I have a theory.  Though society tells us to love self, in our hearts, we want to love God and imitate Him by loving our fellow human beings in a selfless manner. We are made to love and know God. This is why Narnia is popular. It's why we admire self-sacrificing heroes in books and films. It's why we grow disgusted at villains using power to step on others as they strive to rule the world.  It may be why my non-Christian friends and family celebrate Christmas. I'd thought it was a cultural tradition thing; now I'm not so sure.

Still, the loving self thing pops up in a couple of ways in our society. One has a bad reputation--the over consumption of goods, such as expensive cars, jewelry, and other luxury items. The one that is gaining in popularity (at least in my sphere) is the more new-agey idea that you are your own god or goddess. An atheist relative of mine posted on Facebook, "Be your own savior."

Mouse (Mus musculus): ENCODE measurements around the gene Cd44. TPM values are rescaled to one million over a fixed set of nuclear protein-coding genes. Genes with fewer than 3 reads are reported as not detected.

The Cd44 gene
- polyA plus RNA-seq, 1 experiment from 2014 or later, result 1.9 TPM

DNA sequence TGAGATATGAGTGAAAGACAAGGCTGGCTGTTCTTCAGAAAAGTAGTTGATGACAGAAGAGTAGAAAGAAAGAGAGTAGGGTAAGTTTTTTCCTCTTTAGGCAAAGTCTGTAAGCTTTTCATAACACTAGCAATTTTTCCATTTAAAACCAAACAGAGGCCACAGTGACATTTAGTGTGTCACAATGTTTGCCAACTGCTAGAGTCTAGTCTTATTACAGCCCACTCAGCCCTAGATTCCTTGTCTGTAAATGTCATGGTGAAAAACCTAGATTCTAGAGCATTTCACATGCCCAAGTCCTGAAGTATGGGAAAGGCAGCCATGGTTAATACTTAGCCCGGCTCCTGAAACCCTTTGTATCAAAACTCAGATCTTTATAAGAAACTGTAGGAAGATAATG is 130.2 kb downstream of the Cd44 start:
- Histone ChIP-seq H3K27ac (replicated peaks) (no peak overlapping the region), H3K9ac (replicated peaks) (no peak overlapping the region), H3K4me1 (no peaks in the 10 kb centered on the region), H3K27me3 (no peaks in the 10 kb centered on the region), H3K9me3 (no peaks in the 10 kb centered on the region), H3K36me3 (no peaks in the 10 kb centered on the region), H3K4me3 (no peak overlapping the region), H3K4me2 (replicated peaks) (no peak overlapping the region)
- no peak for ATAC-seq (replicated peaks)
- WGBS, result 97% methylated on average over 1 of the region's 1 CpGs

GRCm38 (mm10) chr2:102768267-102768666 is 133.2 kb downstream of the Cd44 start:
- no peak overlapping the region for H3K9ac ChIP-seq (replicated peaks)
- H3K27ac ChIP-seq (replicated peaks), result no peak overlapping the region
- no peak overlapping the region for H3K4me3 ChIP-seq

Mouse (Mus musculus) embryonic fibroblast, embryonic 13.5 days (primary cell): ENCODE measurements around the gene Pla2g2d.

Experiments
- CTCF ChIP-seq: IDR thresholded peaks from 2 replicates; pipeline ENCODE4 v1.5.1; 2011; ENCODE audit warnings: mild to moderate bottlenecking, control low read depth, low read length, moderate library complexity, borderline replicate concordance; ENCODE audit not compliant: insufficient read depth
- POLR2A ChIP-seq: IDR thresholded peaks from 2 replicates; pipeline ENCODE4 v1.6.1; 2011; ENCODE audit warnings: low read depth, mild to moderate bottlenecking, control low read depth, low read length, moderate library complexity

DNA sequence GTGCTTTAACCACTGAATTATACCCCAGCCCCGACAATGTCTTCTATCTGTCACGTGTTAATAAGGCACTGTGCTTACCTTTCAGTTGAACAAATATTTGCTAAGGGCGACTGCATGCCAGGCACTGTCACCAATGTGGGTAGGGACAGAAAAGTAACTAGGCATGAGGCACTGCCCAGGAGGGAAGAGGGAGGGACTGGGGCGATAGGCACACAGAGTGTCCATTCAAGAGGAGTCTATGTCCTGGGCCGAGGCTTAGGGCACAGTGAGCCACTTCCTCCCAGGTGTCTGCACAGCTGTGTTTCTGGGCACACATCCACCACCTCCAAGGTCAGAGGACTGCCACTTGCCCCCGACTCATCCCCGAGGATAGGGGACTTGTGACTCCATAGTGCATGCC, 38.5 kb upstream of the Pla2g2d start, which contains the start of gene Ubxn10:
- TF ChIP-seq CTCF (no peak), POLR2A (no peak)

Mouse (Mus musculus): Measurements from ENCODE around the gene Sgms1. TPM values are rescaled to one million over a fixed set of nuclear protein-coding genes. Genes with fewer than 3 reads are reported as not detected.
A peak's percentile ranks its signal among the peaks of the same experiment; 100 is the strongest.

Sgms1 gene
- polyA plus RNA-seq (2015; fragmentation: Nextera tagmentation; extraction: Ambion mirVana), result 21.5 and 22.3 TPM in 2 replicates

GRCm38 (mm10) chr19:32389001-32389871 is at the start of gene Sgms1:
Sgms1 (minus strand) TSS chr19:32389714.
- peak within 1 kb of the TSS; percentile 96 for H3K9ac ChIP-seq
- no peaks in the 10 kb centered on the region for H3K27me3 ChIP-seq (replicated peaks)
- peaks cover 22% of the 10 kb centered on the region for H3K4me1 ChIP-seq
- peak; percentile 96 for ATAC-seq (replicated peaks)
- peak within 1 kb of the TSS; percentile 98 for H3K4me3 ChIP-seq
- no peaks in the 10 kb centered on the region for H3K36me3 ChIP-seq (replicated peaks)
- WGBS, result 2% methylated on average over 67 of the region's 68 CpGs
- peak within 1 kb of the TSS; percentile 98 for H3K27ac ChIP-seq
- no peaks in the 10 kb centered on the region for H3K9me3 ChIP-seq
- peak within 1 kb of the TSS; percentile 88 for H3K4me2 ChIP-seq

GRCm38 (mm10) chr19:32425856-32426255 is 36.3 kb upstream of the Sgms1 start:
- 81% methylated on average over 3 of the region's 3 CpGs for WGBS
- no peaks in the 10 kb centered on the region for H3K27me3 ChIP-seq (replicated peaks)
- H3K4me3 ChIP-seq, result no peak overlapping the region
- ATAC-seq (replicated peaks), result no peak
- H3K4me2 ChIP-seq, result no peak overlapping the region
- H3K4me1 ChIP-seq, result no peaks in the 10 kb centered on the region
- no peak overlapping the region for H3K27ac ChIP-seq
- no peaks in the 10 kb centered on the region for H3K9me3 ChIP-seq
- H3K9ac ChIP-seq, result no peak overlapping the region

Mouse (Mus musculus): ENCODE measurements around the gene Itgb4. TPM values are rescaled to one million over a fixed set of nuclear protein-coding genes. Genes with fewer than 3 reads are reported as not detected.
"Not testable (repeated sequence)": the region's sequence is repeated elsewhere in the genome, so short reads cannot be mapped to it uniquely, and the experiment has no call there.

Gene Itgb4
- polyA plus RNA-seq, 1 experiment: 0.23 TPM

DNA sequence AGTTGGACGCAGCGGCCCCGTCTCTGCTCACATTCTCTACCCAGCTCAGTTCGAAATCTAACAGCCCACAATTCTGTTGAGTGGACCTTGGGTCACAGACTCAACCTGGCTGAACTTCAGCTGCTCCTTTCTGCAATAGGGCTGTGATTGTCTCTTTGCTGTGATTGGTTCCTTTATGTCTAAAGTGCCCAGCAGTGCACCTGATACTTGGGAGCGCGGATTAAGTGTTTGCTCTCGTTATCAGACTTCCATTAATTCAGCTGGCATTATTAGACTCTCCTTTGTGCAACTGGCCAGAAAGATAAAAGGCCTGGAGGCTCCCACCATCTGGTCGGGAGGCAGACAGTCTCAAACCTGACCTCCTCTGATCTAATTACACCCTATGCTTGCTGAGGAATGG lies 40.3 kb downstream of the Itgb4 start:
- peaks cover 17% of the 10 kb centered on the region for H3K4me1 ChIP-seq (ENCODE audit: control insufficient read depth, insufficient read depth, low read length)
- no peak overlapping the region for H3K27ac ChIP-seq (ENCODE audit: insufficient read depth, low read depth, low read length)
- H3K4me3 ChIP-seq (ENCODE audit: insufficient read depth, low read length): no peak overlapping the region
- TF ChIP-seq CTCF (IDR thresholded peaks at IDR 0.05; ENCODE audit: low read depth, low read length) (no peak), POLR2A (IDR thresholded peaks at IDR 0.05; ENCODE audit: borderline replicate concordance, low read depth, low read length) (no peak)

Of course we should love and respect ourselves. God created each of us as unique human beings. We have an inherent dignity as his children. But when self-centeredness gets in the way of loving God and others, there's a problem.

But back to the topic. What did we discuss at book club? Good and evil (because everybody understand that dichotomy), the similarities between Uncle Andrew and the witch and what makes them villains, the nature of the Cabby (aka King Frank), the children, the horse, and we also touched on Aslan. We discussed the similarities between the Wood Between the World and the attic tunnel (both being in-between places, not really places where things happen), and the similarities of Charn and how the characters feel about London. Both were described as hard, cold places.

So, I thank the Lord for the works of C.S. Lewis. Their popularity fills me with hope for our society.

Plaque on the Unicorn Inn